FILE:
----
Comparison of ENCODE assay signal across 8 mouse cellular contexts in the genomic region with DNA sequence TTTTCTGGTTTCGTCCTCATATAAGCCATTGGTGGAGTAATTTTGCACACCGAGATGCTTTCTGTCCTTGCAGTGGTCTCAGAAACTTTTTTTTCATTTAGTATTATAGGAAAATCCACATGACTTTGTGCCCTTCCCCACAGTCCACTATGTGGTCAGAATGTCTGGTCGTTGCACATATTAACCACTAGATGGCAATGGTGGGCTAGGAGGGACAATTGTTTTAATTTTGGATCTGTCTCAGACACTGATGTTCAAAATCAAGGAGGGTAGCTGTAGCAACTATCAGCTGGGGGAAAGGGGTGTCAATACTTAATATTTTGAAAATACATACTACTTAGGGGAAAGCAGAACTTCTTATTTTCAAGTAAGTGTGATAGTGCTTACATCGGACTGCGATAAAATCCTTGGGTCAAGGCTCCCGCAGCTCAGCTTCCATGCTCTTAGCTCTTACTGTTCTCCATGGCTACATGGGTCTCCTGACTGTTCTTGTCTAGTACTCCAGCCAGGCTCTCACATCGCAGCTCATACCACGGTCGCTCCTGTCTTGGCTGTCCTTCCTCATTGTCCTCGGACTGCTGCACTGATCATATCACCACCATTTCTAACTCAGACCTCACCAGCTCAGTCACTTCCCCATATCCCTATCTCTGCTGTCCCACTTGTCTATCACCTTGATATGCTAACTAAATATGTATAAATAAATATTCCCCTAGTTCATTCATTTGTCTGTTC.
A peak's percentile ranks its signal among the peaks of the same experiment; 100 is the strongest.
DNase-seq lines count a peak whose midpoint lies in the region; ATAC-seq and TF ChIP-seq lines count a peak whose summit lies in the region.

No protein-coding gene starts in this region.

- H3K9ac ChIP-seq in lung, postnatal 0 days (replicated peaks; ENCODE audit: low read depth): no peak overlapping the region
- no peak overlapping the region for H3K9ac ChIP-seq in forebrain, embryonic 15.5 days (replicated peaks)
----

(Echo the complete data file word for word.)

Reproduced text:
Comparison of ENCODE assay signal across 8 mouse cellular contexts in the genomic region with DNA sequence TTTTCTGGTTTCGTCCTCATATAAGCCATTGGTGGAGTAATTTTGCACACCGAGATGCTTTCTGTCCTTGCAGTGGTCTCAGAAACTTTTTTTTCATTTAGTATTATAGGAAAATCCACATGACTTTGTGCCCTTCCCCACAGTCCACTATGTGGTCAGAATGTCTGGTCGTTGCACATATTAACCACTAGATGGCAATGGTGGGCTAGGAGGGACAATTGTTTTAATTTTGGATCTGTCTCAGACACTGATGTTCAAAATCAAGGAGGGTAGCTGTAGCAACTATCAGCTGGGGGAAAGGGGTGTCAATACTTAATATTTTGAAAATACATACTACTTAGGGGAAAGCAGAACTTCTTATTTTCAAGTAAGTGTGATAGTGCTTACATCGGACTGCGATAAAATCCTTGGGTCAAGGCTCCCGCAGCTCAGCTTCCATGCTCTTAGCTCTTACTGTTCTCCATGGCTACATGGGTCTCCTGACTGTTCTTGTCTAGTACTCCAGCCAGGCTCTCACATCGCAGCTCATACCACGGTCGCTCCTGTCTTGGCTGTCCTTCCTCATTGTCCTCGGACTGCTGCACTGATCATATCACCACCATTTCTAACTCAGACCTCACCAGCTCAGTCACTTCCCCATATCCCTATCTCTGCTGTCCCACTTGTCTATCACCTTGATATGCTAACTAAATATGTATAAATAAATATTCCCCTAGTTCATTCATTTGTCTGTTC.
A peak's percentile ranks its signal among the peaks of the same experiment; 100 is the strongest.
DNase-seq lines count a peak whose midpoint lies in the region; ATAC-seq and TF ChIP-seq lines count a peak whose summit lies in the region.

No protein-coding gene starts in this region.

- H3K9ac ChIP-seq in lung, postnatal 0 days (replicated peaks; ENCODE audit: low read depth): no peak overlapping the region
- no peak overlapping the region for H3K9ac ChIP-seq in forebrain, embryonic 15.5 days (replicated peaks)